The aerospace giant Boeing (BA 0.75%) or one of its key suppliers, Hexcel (HXL 1.91%), for 2023? It's an interesting question because the two companies share a common earnings driver: increasing aircraft production. So which one is the better buy? Here's the lowdown. 

The importance of ramping up aircraft production 

Hexcel is a manufacturer of advanced lightweight composites used in commercial aerospace, space and defense, and industrial applications (notably in wind energy). Its key end market, representing around 57% of sales, is commercial aerospace, whereby its composites offer a weight and strength advantage over traditional metals used in airplane construction. Weight is a crucial consideration for aircraft manufacturers, like Boeing and Airbus, because it reduces the long-term running costs of an aircraft. Less weight means lower fuel requirements. Since there's very little aftermarket demand for its composites, the critical drivers of Hexcel's earnings are:

  • Increased aircraft production at key customers Boeing and Airbus
  • Increased production of newer models, which tend to have more composite content per plane
  • Increased production of widebody aircraft, which tend to have significantly more composite content than narrowbody aircraft

Ramping up aircraft production is also critical to Boeing's prospects. Boeing's management sees Boeing Commercial Airplanes (BCA) generating $9 billion in operating cash flow in 2025 and 2026 compared to just $3 billion at Boeing Global Services (BGS) and $2 billion at Boeing Defense, Space & Security (BDS).  

BCA will only get to these cash flow levels if it meets management's goals to ramp up 737 production from a rate of 31 a month to 50 a month and 787 production from five a month in 2023 to 10 a month. Increasing volumes is not only crucial for revenue, it's also a large part of how BCA grows margin -- more volumes tend to lead to a lowering of unit production costs.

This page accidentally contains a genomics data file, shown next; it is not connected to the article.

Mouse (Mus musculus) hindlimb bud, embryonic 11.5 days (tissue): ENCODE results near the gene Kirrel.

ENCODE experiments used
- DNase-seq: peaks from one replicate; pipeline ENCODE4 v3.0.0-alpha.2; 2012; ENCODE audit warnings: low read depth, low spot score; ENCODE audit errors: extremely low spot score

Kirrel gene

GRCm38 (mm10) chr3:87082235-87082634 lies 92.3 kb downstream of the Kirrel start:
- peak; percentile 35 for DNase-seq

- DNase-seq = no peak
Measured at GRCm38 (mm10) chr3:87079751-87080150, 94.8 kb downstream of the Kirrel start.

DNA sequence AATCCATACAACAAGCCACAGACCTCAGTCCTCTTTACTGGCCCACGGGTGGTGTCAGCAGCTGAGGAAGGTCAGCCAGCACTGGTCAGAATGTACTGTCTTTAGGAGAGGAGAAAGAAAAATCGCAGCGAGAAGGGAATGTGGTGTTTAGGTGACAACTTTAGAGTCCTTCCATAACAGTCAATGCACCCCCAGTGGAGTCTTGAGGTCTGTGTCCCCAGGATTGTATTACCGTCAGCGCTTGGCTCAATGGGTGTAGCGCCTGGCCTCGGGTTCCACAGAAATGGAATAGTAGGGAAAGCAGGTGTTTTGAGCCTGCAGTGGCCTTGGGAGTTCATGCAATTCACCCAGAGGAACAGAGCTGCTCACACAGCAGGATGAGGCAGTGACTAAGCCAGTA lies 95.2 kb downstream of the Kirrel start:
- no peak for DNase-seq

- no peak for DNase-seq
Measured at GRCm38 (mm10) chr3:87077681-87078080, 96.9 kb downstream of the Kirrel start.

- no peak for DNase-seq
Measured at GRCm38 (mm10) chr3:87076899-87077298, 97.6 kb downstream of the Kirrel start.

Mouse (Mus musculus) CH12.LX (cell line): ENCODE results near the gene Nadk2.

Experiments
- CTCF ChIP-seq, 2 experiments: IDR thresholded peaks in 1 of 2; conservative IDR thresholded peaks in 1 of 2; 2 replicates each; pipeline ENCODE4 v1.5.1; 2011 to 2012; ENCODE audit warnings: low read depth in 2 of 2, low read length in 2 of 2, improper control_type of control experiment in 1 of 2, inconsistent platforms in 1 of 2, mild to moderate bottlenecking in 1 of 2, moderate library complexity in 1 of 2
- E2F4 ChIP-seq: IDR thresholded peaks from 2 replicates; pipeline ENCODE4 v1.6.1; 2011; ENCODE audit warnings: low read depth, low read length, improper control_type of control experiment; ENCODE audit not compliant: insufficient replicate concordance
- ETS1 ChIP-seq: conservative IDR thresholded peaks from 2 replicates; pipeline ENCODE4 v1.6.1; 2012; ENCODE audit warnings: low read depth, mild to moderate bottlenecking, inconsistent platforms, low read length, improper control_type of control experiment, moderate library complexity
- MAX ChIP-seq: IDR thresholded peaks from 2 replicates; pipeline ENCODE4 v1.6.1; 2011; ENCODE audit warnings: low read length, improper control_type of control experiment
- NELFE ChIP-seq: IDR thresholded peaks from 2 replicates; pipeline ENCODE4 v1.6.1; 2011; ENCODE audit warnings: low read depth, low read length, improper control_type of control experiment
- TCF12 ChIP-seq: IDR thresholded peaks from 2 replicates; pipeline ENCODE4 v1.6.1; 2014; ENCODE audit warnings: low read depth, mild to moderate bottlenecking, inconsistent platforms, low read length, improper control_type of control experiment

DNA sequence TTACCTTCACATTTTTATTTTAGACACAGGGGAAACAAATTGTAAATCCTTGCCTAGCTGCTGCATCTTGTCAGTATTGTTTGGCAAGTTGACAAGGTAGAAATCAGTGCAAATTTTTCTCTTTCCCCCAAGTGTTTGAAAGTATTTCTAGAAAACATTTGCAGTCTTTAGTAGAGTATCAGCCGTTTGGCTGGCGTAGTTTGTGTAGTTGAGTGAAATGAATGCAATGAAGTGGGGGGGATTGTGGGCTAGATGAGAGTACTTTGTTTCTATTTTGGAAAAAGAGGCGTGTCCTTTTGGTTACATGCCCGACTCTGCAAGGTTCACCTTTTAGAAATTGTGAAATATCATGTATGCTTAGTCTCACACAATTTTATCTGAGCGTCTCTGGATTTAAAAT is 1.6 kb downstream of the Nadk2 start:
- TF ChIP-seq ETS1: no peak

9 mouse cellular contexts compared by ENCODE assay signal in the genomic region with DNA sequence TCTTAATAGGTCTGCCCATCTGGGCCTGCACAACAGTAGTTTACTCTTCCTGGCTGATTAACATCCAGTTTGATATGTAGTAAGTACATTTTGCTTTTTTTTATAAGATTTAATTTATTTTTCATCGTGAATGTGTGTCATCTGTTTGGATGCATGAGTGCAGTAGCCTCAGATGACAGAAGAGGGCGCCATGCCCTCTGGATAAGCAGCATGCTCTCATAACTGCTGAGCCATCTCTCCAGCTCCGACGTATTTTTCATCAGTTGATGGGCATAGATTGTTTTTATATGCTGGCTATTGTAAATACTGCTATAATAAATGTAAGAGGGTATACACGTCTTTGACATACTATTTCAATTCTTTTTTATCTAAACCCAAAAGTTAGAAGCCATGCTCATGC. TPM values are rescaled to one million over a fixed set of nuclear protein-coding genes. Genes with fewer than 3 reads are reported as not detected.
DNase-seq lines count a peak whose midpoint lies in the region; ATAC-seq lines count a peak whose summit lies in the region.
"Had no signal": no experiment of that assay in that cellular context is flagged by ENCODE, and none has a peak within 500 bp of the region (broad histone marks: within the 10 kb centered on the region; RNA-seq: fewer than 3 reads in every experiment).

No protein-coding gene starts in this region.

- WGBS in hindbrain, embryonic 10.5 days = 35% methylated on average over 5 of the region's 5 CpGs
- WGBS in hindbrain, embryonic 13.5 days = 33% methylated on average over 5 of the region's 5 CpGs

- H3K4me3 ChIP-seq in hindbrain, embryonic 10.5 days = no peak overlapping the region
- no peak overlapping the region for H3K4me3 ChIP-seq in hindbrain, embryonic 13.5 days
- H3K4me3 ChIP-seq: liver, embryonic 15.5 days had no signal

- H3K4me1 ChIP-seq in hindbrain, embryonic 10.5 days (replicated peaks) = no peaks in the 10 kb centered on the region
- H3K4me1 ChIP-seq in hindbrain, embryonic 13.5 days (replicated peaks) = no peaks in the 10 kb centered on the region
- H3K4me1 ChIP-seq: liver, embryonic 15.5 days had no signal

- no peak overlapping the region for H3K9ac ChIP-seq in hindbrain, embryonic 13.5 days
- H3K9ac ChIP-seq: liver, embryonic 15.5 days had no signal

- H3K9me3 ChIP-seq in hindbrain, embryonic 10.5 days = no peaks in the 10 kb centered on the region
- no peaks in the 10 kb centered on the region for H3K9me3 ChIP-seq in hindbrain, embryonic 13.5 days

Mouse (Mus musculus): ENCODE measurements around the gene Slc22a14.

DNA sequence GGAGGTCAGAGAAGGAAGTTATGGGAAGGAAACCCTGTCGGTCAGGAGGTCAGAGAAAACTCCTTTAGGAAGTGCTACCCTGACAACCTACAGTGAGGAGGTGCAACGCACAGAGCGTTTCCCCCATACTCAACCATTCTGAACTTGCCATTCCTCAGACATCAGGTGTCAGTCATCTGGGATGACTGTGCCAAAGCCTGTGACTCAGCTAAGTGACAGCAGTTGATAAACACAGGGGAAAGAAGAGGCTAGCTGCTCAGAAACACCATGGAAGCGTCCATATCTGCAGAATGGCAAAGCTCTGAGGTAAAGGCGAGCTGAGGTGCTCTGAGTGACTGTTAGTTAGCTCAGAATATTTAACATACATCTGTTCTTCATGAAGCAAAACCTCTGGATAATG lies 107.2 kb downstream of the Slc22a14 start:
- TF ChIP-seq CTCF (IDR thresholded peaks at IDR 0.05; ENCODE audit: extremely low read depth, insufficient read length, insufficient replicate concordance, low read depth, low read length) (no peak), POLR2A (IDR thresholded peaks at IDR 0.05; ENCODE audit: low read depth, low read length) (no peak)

All told, it's clear that Hexcel and Boeing need aircraft production to increase -- something Boeing and Airbus are desperately trying to do, given their multiyear backlogs.

The investment case

It follows that the case for buying either stock rests on a positive view of the ability of Boeing and Airbus to ramp up production. That argument certainly holds when looking at the potential upside case for each stock. However, investing isn't just about appraising the upside potential; you also have to look at the downside risk. Here, the argument favors Hexcel. 

The main downside risk at Hexcel comes from its lofty valuation -- the stock trades at 33 times Wall Street estimates for earnings in 2023 -- and the concern that its industrial-based revenue (about 14% of sales) will drop off in an economic slowdown.

In addition, just as Boeing is struggling with supply chain issues, Hexcel is also battling rising costs. Hexcel's cost of sales rose 13.6% in the first nine months of 2022 to $890 million. Still, they were more than offset by rising sales, and the gross profit margin expanded to 22.5% compared to 18.6% in the same period a year ago. Given improved volumes and factory utilization, margins are likely to keep expanding. 

The downside potential at Boeing is more considerable. There are three key considerations. First, its recent history of execution relating to aircraft production leaves something to be desired. If it isn't difficulties ramping up production on the 737, it's been cost overruns and regulatory-required delivery halts on the 787.

Second, Boeing's problems aren't just restricted to BCA. In fact, BDS has suffered multibillion-dollar charges and cost overruns on key fixed-price contracts. While BDS isn't the most significant earnings or cash-flow generator at Boeing, it's important because it helps balance the company in any slowdown for commercial aerospace. 

Third, the following chart shows the contrasting movement in each company's debt load. Boeing's debt load could lead to significant problems if anything goes wrong in the next few years. 

BA Net Total Long Term Debt (Annual) Chart

Data by YCharts

Hexcel or Boeing?

All told, Hexcel looks like the better buy. Both stocks need aircraft production to accelerate, but the downside risk for Boeing looks more substantial than that for Hexcel. As such, the composite manufacturer is the better option for aerospace bulls.